Real estate has been white hot over the last few years, and many people have made money investing in this sector of the market. But how and why? With the market starting to cool and return to normal levels of appreciation, there are still deals to be found that, for the diversified investor, would make a great addition to any long-term portfolio. But why should an investor with no experience in real estate consider this industry for a large portion of their portfolio? The answer is complicated but can be distilled down to one word: Taxes.
Real estate is one of the few sectors of the American economic machine that Congress has codified its public policy of encouraging investment in this sector. From 1031 Exchanges to Cost segregation studies, it is clear Congress believes the private sector is better equipped to help house America’s population than the Government, so Congress, in turn, will help and encourage investors to do just that. But how do they encourage those investors? Through rewarding investors with tax benefits that make substantial increases to bottom lines and deferring to offsetting taxes through heavy deductions.
Here are the highlights of tax benefits for real estate investors:
Real estate and taxes
Real estate is one of the few asset classes with multiple tax benefits that are underappreciated by financial advisors. Why? It could be that financial advisors don’t make a commission on them or that you actually do not need a financial advisor to get into real estate. Not to diminish the role of your advisor, but you do not need a financial advisor to understand these tax benefits of real estate.
- Real Estate is depreciable. Yes, you can depreciate residential real estate over 27.5 years and commercial real estate over 39 years. 26 USC Section 179 allows for the depreciation of real estate over the life of the asset class, and in the case of real estate, you can take a $500,000 residential property and depreciate it over 27.5 years. This means that you can deduct $18,181.81 each year in depreciation.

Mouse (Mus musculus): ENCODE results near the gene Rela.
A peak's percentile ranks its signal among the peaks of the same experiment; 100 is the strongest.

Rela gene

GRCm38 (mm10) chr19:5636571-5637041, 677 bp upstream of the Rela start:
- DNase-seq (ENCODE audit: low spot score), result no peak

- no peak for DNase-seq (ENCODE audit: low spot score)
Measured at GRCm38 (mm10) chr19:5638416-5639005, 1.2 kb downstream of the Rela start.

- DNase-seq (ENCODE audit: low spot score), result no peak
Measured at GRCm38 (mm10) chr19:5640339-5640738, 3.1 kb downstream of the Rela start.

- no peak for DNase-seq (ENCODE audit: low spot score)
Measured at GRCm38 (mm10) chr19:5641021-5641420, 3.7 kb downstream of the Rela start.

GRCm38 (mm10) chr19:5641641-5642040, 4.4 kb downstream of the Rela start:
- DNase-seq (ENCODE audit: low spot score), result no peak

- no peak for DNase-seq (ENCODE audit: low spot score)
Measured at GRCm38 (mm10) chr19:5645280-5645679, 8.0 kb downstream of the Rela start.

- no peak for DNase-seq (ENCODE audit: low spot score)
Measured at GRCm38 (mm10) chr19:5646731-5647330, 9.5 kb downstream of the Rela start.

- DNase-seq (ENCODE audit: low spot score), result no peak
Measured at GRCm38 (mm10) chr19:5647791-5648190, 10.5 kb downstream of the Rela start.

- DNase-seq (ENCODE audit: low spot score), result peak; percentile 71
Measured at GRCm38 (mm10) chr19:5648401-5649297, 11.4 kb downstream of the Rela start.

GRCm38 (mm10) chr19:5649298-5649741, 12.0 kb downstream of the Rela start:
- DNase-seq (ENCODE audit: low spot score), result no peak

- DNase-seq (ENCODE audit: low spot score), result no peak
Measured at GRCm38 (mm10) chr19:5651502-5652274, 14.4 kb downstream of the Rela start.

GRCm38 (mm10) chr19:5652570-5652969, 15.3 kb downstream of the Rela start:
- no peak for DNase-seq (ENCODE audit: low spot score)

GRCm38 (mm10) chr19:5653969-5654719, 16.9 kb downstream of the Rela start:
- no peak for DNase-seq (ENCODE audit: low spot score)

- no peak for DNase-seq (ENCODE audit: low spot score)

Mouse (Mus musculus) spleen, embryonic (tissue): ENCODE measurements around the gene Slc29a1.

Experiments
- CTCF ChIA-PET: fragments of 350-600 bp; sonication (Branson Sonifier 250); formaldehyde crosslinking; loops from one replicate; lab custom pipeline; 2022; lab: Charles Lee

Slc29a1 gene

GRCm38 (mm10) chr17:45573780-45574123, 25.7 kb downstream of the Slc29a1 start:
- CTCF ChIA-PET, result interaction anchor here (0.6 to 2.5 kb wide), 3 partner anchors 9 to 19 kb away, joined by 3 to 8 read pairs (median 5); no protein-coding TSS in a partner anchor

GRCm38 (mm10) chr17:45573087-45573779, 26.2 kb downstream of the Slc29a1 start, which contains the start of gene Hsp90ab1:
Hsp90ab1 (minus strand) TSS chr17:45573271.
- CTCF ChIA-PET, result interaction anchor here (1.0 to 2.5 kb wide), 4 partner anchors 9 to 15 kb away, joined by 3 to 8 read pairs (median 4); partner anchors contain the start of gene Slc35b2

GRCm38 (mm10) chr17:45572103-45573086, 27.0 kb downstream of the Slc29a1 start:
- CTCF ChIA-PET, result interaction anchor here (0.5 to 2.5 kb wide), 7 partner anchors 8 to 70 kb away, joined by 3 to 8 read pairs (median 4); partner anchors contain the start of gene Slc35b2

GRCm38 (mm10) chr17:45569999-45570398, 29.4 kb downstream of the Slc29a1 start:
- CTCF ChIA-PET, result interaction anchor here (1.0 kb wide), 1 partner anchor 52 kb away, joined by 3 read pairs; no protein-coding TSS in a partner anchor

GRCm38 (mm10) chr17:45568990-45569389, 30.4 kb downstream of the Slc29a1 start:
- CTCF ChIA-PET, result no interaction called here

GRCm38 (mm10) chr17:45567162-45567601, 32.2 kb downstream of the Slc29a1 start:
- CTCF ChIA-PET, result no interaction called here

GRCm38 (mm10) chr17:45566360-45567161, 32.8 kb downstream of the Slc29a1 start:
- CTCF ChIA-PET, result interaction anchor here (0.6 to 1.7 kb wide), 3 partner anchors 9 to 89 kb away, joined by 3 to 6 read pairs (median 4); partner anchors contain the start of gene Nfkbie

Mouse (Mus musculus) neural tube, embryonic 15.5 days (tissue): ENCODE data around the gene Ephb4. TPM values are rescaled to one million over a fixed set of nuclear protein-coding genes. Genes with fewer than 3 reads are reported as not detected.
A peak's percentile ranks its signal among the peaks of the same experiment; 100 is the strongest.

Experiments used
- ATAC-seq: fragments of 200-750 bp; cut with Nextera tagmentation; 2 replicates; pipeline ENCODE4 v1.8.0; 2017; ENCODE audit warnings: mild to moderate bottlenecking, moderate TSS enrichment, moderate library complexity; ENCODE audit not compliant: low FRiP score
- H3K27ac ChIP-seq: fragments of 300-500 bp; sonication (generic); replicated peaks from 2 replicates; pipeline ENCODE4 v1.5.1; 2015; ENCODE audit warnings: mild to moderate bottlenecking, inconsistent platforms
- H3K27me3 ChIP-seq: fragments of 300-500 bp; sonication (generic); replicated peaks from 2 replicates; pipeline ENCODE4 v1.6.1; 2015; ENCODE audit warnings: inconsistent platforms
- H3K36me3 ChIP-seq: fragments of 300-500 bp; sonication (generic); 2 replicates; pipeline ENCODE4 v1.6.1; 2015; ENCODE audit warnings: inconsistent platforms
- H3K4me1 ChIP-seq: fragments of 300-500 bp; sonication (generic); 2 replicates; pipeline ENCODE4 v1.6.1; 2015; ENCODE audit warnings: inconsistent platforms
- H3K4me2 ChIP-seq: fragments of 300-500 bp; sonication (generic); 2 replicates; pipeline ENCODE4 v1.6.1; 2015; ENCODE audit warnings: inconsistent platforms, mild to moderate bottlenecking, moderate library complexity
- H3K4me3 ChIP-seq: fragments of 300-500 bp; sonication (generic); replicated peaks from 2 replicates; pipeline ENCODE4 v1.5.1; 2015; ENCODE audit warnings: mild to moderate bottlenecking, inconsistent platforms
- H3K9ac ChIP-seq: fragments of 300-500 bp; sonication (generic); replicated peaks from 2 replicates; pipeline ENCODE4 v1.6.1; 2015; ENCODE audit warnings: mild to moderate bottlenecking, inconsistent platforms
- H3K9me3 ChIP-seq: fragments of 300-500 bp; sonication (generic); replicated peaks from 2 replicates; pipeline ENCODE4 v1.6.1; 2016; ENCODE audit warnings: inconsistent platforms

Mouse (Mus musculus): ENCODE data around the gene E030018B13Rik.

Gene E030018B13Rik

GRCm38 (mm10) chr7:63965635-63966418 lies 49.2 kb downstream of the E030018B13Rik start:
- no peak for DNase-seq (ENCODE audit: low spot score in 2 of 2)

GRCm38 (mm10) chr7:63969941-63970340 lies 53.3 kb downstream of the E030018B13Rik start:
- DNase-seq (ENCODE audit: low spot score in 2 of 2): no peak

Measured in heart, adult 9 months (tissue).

- Bonus depreciation. Section 168(k) of the Tax Code allows for Bonus Depreciation. This is tax talk for saying that the Tax Code will allow investors to take additional depreciation on an asset used for business purposes rather than limit the depreciation to what is set for on the useful life tables. The benefit of bonus depreciation is a larger deduction in the year it is taken; this, in turn, leads to less tax owed because of the correlating income offset from this deduction.
- Real estate capital gains can be deferred. Under Section 1031 of the Tax Code, if you hold a property for the requisite holding period, which is not defined in the Tax Code, you can sell that property via a like-kind-exchange using an intermediary to hold the funds while you identify a new property or properties within 45 days and close on those identified targets within 180 days. This allows you to defer capital gains taxation and forebear depreciation recapture while buying larger and, hopefully, better cash-flowing real estate assets. Thus, this tax mechanism allows the investor to take their profits and leverage those into more assets, thereby growing the real estate portfolio in a tax-efficient manner.
- Cost segregation. Depreciation of the real property can be accelerated by using cost segregation studies to break the assets into various parts that fall under separate classes to allow the individual components to be depreciated over 5, 7 or 15 years. This allows the property’s components to be utilized in a tax-efficient manner instead of using the 27.5 or 39-year class life of the entire asset. A net result of a cost segregation study is to accelerate the depreciation to allow for more Section 179 depreciation to be taken earlier in the asset’s life.
- Business deductions. Section 162 of the Tax Code allows for deductions of business expenses in furtherance of the business in which those expenses are made. For example, should an investor need to purchase a subscription to a Multiple Listing Service, purchase an App for his or her phone to track mileage, buy a computer, printer, desk, or chair, pay a portion of their mortgage and utilities for their home office (Section 280A), purchase a vehicle to travel to their properties, purchase a truck for haul refrigerators, ovens, supplies, or even to check on their properties, these are all expenses of the investor that are deductible.